After weeks of wheezing and hawking, I tried to get through on the telephone to book an appointment with the doctor. Nothing but a taped message telling me the lines were busy and I should call back later. I contemplated going round in person and demanding a little drop of brandy, but old habits die hard. I was brought up to believe you had to be dying before troubling the doctor and, even if that were true, you had to scrub the house from top to bottom before letting him over the doorstep. My mother did just that when I got pneumonia during the May Blitz. I couldn’t be taken into the shelter any more, so I was bedded down under the dining-room table. Just before the doctor was due to call, she rolled me back and forth so that she could hoover the carpet. Actually, what I really had was TB, but I didn’t know that until four years ago. I expect I got it from the milk, which we fetched in a jug from Tommy Rimmer’s farm, straight from a cow standing knee-deep in dung.

Medical treatment being unavailable, I set off to visit the Hunterian Museum, always a place to restore one to health. Inside is housed a magnificent display of monstrosities, foetal abnormalities, diseased kidneys, calcified lungs. I feel at home there. Today the garnering of such items would be frowned upon, which is possibly why all those infant organs were found hidden in the basement of that Liverpool hospital. Hunter was alive at the time of Dr Johnson — middle 1700s. Medical science then knew everything that we know today; it just hadn’t yet discovered the best treatments. I went into the museum library and browsed through a book of case histories. I was looking for something on scrofula, but got sidetracked by the dilemma of the Revd Mr Shepherd and the wounding of a soldier called Thomas Thruber. The latter got stabbed in the loins by a bayonet, through the tendon of the Latissimus Dorsi and the fleshy part of the Sacro Lumbales. The wound was four inches deep and was not opened, but instead draped with cloths dipped in vinegar. ‘He healed soon but was stiff in buttocks for four weeks.’ The Revd Mr Shepherd had only himself to blame. On his very first night in the city — he had come to London from Gloucester in order to listen to sermons — he ‘fell in with a low woman and had connection’, probably in the doorway of an 18th-century equivalent of Marks & Spencer. By the third day he couldn’t pass water. Fearing the worst, he consulted Dr Hunter, who flushed out his bowels with a corrosive sublimate, injected him with something called Saccharian Saturni, and then made him stand with his willy over a bowl of steaming brandy. This latter procedure did him a power of good, as well it might, and sent the sinner home determined never again to stray from the path of righteousness.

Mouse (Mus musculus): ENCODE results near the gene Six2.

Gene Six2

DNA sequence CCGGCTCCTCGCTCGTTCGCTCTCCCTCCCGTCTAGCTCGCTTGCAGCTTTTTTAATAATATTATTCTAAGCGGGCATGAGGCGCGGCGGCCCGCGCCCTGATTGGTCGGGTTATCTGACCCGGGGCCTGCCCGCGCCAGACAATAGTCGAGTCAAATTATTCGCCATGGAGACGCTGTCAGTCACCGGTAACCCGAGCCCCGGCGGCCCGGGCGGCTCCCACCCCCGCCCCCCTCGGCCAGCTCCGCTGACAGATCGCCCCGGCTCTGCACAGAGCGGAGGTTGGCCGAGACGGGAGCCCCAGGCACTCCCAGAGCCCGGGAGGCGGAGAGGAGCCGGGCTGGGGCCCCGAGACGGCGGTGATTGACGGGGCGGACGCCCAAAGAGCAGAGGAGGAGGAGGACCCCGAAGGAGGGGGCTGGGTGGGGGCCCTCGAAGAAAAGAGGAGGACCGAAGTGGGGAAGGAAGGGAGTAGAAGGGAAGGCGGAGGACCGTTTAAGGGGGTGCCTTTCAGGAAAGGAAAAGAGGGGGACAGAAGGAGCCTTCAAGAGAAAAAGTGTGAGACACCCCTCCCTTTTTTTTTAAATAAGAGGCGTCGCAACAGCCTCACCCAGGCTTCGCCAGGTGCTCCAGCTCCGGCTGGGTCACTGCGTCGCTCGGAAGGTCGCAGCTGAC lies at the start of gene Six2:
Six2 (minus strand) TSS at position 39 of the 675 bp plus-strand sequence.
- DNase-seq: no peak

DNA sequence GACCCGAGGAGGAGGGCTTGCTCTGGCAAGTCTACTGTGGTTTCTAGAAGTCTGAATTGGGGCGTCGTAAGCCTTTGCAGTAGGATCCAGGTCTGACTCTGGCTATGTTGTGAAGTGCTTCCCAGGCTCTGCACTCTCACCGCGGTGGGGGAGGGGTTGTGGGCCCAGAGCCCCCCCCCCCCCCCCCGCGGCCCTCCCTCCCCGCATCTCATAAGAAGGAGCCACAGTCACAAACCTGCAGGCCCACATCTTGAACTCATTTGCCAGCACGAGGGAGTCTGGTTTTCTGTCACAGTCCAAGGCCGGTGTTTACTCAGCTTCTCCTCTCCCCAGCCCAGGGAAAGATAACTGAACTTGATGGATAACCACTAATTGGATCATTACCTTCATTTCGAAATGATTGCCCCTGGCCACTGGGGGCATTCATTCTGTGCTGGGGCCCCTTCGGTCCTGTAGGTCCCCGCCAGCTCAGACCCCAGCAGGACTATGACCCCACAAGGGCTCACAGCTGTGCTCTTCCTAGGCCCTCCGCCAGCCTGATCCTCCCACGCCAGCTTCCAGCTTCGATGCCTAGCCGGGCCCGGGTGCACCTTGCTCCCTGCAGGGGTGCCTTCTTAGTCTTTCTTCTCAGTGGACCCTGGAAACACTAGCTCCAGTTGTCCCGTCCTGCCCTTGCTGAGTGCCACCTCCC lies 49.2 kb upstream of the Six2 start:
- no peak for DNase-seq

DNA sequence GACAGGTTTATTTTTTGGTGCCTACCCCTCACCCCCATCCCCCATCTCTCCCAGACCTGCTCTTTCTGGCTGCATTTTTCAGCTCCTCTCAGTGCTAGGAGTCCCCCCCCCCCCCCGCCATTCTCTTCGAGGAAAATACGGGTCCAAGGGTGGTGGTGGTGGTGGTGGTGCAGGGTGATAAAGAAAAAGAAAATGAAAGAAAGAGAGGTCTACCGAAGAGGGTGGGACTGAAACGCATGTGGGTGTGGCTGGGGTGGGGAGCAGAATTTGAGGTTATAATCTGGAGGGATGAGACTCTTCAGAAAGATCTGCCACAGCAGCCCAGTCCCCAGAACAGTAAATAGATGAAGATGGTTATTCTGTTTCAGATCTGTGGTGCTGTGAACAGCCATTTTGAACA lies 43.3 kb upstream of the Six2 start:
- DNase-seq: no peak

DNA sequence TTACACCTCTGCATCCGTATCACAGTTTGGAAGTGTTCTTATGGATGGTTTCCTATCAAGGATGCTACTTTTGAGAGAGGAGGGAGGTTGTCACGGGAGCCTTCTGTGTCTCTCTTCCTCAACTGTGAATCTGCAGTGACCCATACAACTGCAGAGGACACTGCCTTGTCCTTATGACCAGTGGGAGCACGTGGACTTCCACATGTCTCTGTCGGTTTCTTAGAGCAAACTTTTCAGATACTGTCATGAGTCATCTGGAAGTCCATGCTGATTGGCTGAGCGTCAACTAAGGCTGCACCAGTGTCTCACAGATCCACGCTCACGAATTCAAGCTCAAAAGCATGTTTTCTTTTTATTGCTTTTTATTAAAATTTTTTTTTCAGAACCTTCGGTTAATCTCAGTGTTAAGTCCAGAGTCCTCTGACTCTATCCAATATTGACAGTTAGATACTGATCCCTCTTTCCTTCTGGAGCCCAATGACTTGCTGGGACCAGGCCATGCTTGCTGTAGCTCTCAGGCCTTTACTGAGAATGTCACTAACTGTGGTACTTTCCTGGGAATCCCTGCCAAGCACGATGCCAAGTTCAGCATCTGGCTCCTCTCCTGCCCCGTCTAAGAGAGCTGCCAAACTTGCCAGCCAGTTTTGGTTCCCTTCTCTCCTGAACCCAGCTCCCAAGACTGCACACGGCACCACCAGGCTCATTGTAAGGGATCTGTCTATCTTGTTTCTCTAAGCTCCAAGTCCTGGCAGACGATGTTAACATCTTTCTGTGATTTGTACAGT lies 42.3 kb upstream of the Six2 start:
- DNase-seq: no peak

I’m still coughing and hawking but have decided to cure myself by lying down with a hot toddy and listening to that opera in which the young woman’s tiny hand is frozen. There’s always somebody worse off than oneself.